There are a few legitimate claimants to the ‘last taboo’ in 2014, but menstruation certainly makes a good case for the prize: the last utterly pointless and incredibly harmful taboo.

Why do we continue to let this happen?

Folks, this is half the population experiencing a perfectly normal and regular biological function! Because of this girls are stigmatized, humiliated and drop out of school; women miss work and develop life-threatening infections; and both feel shameful and embarrassed.

This is just nuts!  Even some sanitation campaigns which discuss urination and defecation, clean drinking water, and hygienic childbirth will pretend menstruation doesn’t exist.  Some emergency aid programs still hand out supplies to refugee populations and omit sanitary napkins (just hold it in, girls!). In the US, detained immigrants will often be housed in facilities which do not provide sanitary supplies for MHM.

It is painful to think of the shame and suffering of young girls, confused and stigmatized right when their self-esteem should be blossoming. But what of the long-term consequences, the effects on society at large?

Where sanitary pad use is low to non-existent, it is nearly impossible for women to go to work and girls to go to school. Where toilets are absent or without doors it is impossible for girls to continue to go to school.  Guess what?  They drop out, often encouraged by parents who share the same stigma and fears.  Now we’ve got fewer women Trophy on white with pathworking and more teenage dropouts which leads to dramatically reduced economic opportunities, increased vulnerability to domestic violence and trafficking, and reduced access to the information they need to care for themselves and their families.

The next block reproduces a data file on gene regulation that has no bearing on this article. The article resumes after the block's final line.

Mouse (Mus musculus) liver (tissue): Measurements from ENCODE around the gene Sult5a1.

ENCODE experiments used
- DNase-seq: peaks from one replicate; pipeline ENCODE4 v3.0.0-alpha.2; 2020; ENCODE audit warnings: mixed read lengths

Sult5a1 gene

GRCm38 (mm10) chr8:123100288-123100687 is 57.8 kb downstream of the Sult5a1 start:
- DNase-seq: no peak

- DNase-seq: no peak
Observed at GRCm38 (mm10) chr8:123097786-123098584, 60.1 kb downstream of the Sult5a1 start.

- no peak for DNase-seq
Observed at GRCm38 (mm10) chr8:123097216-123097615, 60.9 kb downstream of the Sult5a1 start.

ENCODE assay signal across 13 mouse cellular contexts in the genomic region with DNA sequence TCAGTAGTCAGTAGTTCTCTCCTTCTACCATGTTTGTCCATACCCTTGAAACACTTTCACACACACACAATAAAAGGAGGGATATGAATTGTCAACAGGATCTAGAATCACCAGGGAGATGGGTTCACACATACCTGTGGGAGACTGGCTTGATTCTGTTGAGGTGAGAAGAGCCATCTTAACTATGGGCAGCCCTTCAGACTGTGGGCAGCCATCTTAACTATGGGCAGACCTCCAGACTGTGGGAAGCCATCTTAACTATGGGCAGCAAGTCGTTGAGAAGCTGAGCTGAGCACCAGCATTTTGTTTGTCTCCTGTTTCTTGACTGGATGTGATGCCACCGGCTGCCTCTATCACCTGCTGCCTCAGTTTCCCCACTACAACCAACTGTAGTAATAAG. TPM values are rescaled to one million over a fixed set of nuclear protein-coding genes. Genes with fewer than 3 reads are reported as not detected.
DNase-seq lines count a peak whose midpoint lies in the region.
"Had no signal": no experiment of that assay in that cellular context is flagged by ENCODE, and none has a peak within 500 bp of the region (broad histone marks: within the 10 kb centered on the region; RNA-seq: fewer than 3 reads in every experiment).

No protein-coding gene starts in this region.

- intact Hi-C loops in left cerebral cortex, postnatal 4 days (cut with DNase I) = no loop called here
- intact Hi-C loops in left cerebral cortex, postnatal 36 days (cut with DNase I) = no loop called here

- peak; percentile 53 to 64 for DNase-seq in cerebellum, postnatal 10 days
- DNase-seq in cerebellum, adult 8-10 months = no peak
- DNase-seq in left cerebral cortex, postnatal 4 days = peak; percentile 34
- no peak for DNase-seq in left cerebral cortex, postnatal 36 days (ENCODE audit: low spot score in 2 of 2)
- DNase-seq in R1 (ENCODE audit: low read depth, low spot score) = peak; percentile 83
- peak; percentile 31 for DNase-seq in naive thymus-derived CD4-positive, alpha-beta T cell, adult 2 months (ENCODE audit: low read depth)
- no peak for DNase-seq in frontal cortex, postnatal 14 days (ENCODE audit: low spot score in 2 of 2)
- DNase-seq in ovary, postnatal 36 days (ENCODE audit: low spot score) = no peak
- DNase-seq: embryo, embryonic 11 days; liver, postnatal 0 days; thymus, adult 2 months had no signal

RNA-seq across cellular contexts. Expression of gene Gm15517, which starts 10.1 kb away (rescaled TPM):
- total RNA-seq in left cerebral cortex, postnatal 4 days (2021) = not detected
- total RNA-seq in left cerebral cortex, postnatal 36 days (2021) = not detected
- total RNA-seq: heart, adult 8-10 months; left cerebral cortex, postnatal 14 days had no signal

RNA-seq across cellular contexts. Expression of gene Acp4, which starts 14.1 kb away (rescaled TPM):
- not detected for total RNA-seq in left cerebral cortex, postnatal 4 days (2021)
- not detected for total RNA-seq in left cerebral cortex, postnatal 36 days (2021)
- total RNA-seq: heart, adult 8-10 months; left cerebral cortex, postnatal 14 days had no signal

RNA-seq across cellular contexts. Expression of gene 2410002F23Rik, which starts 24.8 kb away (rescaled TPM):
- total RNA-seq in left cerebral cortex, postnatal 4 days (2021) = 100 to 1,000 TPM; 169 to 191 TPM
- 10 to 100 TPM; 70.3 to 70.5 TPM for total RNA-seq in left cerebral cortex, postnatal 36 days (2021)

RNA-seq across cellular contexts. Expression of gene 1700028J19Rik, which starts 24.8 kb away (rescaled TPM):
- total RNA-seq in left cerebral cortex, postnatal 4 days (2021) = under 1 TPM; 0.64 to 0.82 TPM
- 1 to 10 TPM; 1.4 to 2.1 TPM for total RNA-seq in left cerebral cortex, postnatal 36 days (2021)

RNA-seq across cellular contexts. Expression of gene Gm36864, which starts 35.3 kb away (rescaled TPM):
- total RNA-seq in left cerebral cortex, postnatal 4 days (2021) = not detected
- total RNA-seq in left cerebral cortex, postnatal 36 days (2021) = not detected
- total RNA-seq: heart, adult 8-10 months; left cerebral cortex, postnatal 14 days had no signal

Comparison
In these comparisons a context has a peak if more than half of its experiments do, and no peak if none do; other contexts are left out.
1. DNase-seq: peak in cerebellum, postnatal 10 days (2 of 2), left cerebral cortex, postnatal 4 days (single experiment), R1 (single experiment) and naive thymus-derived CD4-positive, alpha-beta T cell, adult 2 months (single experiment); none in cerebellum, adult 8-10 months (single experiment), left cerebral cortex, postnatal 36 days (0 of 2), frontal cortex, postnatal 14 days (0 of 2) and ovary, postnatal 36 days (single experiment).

Well, those are certainly great outcomes, society! Give yourself a prize. Nice use of social norms and peer pressure.

 What can we do?

Step One. Break the silence.  Menstruation is a fact of life. Encourage girls to talk about it in an informed and positive manner.  Even better, model such behavior.  And yes, this means women AND men. This is biology, it’s not going away. Help the next generation of girls break this cycle.  If you’re a woman, I ask you: WHY are you still ashamed and embarrassed?

Step Two. Manage menstruation safely and hygienically.  Okay sure, you do this yourself, but look around: is there any community that might need help or education or supplies to do this?  Perhaps there are girls in a school you support in some other country, or who participate in your mission project, or who attend the after-school program you volunteer with?  Ask. Don’t assume. Do you work with NGOs on all sorts of aid projects, but hear no mention of MHM or see funds for hygiene supplies and girls’ washrooms?  Ask. Don’t assume. If necessary, go back to Step One.